Gertrude Ederle


August 19, 2022

Gertrude Caroline Ederle (New York, October 23, 1905 - Wyckoff, November 30, 2003) was an American swimmer. She is an Olympic champion, she is the first holder of 5 world records, she was the first woman to swim across the English Channel in 1926.


Gertrude Ederle was born in Manhattan, New York in 1905. She was the third of six children of Gertrude Anna Haberstroh and Henry Ederle, two immigrants from Germany. According to some biographical sources, her father had a butcher shop on Amsterdam Avenue in Manhattan. It was her father who taught her to swim probably in New Jersey where the family owned a summer residence. She initially did not show any competitive propensity for swimming: in fact she went down to the pool for the first time at the age of 9 and she did not have a formal training until 15; however, despite the lack of preparation behind him, already at the age of 17 he boasted important results, such as several national and world records over distances ranging from 50 yards to half a mile, the conquest of seven records in a single day (in 1922) and the Olympic qualification. At the 1924 Paris Games she won the gold medal in the US 4x100m freestyle relay, plus two individual bronze medals in the 100m and 400m. In 1925 she swam 21 miles (about 34 km) across the bay of New York, from Manhattan to Sandy Hook, in 7 hours and 11 minutes, setting the new all-time record (male and female). That year she also attempted the Channel crossing, but she had to drop out due to disqualification, having been supported by one of the coaches during a coughing fit. Gertrude Ederle wanted to try again the following year. On August 6, 1926, she left Cap Gris-Nez, France, at 7:05 am and swam to Kingsdown, England, after 14 hours and 34 minutes, a record that lowered the record held up to that point by more than two hours. moment by the Argentine Enrique Tiraboschi. It was the first time a woman had swum across the English Channel. After her other women accomplished the feat, but her time stood as a record for 24 years, until in 1950 it was improved by Florence Chadwick (the thirteenth woman to cross the Channel). Upon returning home, Gertrude Ederle was celebrated with a ticker-tape parade in New York on August 27, 1926 and was received by President Calvin Coolidge. In 1927 she played herself in the film The school of the sirens (Swim, Girl, Swim). In 1933 a fall from her stairs resulted in serious injuries, following which it took years for her to fully recover. In 1939, however, she managed to perform at the New York Universal Exposition. In the 1940s, Gertrude Ederle, who had suffered from measles-induced hearing problems since childhood, became completely deaf. Retired from the public eye, she devoted herself to teaching deaf children to swim. In 1965 she was inducted into the International Swimming Hall of Fame. She died on November 30, 2003, at the age of 98.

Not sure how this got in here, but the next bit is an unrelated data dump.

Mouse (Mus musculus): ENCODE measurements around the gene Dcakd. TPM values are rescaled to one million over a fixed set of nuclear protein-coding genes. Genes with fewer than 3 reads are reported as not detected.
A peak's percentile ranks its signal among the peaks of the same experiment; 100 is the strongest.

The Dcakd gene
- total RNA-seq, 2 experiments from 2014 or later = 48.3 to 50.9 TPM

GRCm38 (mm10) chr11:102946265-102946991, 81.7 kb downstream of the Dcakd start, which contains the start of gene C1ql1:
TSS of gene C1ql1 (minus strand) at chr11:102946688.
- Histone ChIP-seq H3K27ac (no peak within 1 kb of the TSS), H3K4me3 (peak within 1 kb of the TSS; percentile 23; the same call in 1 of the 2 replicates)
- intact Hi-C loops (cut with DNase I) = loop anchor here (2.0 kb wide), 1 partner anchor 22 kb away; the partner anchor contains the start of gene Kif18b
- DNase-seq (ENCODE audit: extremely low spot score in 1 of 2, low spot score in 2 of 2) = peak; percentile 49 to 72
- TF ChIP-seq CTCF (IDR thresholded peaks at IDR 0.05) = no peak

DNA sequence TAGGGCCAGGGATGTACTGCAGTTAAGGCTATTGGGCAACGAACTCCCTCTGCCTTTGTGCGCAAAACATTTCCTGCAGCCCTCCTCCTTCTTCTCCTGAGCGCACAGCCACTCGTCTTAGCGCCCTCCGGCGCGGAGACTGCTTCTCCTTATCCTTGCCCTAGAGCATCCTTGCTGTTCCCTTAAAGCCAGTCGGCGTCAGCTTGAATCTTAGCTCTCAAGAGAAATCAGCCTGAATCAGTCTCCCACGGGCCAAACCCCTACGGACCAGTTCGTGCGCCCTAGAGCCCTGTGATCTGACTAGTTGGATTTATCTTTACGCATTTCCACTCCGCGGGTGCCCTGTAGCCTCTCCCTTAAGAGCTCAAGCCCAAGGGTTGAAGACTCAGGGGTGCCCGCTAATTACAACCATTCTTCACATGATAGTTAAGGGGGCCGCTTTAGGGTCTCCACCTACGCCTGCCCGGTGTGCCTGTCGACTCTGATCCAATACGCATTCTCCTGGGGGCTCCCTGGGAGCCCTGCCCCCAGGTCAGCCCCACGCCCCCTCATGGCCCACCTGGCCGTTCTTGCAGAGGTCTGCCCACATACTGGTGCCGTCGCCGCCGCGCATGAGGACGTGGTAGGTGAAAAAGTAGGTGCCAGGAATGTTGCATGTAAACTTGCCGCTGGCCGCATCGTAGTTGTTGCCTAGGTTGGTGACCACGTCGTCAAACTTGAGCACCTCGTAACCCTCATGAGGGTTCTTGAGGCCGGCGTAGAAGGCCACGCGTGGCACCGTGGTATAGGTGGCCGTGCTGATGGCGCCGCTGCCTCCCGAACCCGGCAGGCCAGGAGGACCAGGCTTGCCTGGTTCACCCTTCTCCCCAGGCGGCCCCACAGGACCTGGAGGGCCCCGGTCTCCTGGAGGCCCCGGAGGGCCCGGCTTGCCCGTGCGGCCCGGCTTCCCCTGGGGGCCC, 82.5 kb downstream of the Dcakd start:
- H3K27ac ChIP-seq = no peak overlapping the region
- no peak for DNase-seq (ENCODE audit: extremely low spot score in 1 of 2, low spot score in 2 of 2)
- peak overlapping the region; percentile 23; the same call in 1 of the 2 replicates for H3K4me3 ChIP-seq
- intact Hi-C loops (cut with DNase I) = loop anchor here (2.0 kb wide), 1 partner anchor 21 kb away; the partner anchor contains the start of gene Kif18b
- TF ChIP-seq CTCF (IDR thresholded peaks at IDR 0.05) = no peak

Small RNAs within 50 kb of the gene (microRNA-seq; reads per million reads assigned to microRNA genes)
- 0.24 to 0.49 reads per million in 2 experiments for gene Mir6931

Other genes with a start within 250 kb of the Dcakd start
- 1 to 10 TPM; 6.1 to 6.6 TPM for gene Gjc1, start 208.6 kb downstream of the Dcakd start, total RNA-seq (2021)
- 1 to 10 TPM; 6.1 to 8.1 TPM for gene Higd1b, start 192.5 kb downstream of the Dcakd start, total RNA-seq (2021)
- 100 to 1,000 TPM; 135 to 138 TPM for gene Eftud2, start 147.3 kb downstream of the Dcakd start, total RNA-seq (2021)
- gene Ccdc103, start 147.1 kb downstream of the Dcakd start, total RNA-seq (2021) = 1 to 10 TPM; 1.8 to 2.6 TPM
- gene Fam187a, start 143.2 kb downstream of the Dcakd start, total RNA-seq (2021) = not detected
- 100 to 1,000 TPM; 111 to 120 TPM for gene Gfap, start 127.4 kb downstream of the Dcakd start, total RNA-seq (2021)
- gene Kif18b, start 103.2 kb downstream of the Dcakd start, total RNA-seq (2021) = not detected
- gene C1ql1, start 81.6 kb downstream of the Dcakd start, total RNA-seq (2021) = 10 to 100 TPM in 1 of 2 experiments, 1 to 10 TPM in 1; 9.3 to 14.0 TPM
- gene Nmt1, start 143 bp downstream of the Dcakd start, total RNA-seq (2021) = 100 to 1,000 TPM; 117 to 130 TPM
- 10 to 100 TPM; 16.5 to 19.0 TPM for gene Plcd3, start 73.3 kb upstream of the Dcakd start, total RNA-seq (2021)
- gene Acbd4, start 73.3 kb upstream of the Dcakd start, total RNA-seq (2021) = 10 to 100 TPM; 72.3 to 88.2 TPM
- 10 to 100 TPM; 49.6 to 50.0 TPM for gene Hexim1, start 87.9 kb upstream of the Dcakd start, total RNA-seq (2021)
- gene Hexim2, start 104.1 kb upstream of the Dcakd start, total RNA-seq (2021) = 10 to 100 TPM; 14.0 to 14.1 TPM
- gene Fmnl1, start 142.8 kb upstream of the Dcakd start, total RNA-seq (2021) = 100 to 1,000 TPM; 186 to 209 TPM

At the cinema

Gertrude Ederle appeared in some documentaries and in a film, The school of the sirens, in the role of herself.


Olympic Mermaids Neptune's Nieces La scuola delle sirene (Swim Girl, Swim), directed by Clarence G. Badger (1927) Sports Immortals Fifty Years Before Your Eyes Haunts of the Black Masseur


Related items

Progression of the 100m freestyle world record Progression of the 200m freestyle world record Progression of the 400m freestyle world record Progression of the 800m freestyle world record Progression of the world record in the 4x100m freestyle

Other projects

Wikimedia Commons contains images or other files about Gertrude Ederle

External links

(EN) Gertrude Ederle, in Encyclopedia Britannica, Encyclopædia Britannica, Inc. (EN) Gertrude Ederle, on, International Swimming Hall of Fame